Eagle County home-rule election is on | AspenTimes.com

Eagle County home-rule election is on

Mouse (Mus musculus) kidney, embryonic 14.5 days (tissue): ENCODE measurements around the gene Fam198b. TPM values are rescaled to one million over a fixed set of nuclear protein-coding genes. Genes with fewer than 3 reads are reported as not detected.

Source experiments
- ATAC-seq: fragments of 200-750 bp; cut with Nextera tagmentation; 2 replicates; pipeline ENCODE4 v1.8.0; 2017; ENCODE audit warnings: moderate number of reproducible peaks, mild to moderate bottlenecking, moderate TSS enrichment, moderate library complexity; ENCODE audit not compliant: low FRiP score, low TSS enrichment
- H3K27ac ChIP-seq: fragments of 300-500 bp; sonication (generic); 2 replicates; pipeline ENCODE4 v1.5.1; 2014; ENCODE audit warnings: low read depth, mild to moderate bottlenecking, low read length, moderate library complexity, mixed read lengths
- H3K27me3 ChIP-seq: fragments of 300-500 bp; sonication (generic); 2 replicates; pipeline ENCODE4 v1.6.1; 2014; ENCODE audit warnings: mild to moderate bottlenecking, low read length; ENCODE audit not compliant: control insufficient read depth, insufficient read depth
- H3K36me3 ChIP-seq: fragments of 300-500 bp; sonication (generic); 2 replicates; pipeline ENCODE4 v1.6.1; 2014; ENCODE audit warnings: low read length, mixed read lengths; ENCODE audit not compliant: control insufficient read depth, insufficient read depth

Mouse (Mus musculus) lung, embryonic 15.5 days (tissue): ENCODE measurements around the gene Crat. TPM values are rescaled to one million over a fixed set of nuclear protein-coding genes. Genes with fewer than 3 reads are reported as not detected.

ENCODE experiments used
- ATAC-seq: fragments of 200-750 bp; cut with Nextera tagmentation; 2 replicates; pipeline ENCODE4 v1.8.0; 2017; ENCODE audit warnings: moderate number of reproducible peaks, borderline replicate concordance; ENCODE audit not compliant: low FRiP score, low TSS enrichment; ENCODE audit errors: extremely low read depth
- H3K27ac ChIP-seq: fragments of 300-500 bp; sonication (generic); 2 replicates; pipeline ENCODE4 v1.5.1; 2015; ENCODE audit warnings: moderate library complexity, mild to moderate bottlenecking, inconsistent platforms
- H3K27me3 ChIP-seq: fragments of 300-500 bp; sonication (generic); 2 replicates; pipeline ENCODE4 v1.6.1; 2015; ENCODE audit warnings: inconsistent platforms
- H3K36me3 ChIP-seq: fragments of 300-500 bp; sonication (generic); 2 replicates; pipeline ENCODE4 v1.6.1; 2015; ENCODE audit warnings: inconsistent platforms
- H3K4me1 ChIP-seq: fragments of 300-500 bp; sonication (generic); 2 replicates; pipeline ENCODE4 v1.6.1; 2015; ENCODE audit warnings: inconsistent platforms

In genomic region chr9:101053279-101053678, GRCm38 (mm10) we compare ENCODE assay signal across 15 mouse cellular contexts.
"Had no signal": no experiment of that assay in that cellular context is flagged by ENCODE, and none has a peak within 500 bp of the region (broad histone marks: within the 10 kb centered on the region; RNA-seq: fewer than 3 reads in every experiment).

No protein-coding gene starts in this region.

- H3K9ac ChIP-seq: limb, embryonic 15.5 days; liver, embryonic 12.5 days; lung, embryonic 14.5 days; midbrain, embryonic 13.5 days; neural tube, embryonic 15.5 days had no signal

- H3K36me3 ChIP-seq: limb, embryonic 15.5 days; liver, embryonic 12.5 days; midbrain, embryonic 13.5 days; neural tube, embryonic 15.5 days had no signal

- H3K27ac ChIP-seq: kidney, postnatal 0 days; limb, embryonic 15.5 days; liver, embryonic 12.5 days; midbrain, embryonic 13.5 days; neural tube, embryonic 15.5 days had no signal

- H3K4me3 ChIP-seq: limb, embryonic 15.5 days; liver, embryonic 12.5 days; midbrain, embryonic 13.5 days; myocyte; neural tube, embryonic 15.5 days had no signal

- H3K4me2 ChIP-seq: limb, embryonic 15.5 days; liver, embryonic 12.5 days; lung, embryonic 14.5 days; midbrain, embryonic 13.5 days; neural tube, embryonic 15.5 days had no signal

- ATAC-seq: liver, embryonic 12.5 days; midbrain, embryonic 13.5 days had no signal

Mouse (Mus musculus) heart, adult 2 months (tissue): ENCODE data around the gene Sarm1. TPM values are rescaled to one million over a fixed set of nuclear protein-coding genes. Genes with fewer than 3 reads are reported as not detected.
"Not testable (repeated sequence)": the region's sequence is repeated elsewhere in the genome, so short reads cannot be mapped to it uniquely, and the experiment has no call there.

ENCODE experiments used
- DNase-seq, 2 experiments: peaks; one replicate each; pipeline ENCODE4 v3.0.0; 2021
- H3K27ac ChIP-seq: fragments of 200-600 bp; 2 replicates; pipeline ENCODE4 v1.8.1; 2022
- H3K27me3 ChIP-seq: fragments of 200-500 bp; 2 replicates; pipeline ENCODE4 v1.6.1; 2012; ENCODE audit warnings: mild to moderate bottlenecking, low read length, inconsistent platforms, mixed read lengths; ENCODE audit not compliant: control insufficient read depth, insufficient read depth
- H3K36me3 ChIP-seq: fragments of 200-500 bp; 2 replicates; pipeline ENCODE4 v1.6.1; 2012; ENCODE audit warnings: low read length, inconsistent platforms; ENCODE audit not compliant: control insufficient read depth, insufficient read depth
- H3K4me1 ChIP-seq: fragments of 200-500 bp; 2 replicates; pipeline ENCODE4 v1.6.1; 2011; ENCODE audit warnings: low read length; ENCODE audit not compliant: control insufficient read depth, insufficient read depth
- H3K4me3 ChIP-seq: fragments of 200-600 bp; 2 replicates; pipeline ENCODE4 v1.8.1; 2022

EAGLE COUNTY Eagle County is asking voters for the second times in six months if they want to switch to a different style of government that allows more tailor-made rules.Mail ballots in the home-rule election arrived at the homes of registered voters this week. Ballots are due at the Eagle County clerk’s office by 7 p.m. May 1. There is no precinct voting; the election is mail-in only.The biggest change proposed from switching from a statutory to a home-rule style of government would be an increase in the number of Eagle County commissioners from three to five. The Roaring Fork Valley portion of the county, which includes El Jebel and most of Basalt, would be guaranteed a seat at the table since it would constitute one of five districts.Voters rejected the switch in the style of governments in last November’s election. There were 6,298 votes against the measure and 5,473 in favor – or a margin of 7 percent.However, proponents of home rule believe the question was buried in a big ballot and that some voters didn’t fully understand the issue. Nearly 1,500 Eagle County residents who cast ballots in November didn’t vote on the home rule question, said Jacque Whitsitt, a political activist from Basalt. That is far greater than the 800-vote margin of defeat.Whitsitt is helping lead the campaign in favor of home rule. Proponents plan to go door-to-door in the midvalley this weekend, and a flier went out to registered voters this week. No opposition has surfaced in the Roaring Fork Valley portion of the county.Whitsitt said proponents felt confident returning to voters so soon after a defeat because of results of a survey. It showed the majority of voters like the idea of increasing representation in county government and boosting the number of commissioners to five.The survey also showed that people didn’t want to remove partisanship out of elections for commissioners. So, the proposed Home Rule Charter was altered to allow the Democrat and Republican parties to select candidates via primaries for the commissioners’ elections. Unaffiliated candidates can still work their way onto the ballot.Proponents established a website at http://www.homerulefacts.com.

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